In the event that a subnet has been taken over by an adversary, honest subnet participants’ funds cannot be stolen since signatures cannot be forged by the adversary. On the other hand, if the adversary controls enough of the ICE-FROST participants, it can sign two certificates which conflict with each other. In this situation, equivocating allows the adversary to send the same funds twice, once in each of the certificates.
In Topos, outgoing certificates from a given subnet are totally ordered, states are sequential and build on top of one another. As such, all certificate zk-STARK proofs are linked, even across different certificates: for each zk-STARK proof, its input corresponds to the previous proof’s output.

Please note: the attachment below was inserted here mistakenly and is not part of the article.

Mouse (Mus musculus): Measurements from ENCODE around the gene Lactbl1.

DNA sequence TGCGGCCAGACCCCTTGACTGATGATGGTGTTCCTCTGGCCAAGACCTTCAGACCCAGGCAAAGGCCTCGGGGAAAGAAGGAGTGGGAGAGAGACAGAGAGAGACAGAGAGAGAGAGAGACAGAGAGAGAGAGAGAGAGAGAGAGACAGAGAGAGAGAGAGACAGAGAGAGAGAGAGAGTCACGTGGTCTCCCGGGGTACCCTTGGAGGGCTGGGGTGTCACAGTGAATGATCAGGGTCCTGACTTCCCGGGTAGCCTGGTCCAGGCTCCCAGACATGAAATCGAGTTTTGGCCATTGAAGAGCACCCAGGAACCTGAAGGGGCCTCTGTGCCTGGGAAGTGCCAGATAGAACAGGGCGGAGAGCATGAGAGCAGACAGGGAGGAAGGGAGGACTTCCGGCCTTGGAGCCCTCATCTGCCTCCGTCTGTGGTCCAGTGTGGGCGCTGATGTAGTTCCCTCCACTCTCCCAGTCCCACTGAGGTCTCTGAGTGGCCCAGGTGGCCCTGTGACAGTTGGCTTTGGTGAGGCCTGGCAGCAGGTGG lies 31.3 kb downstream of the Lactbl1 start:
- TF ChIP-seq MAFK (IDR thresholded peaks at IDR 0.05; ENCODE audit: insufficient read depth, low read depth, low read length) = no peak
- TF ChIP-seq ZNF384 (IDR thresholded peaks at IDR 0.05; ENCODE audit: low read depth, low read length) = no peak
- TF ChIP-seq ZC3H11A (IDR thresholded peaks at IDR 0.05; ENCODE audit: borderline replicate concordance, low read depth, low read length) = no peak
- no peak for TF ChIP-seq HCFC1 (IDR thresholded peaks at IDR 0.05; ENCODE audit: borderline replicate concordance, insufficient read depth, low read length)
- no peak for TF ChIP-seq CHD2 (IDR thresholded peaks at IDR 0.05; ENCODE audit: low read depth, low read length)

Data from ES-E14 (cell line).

Cert_k,b are said to be conflicting if both are valid with respect to the previous certificate
Cert_k-1 but the operations associated with the two certificates do not have a legal sequential history. In other words, when taking the output state of
Cert_k,b) and passing it as input to
Cert_k,a) zk-STARK, the verification will fail.
Without a mechanism to prevent conflicting certificates, a compromised subnet would be able to double-spend and break consistency of the ecosystem.
In order to prevent such situations, the TCE implements a reliable broadcast primitive to ensure that two conflicting certificates cannot be delivered by the TCE.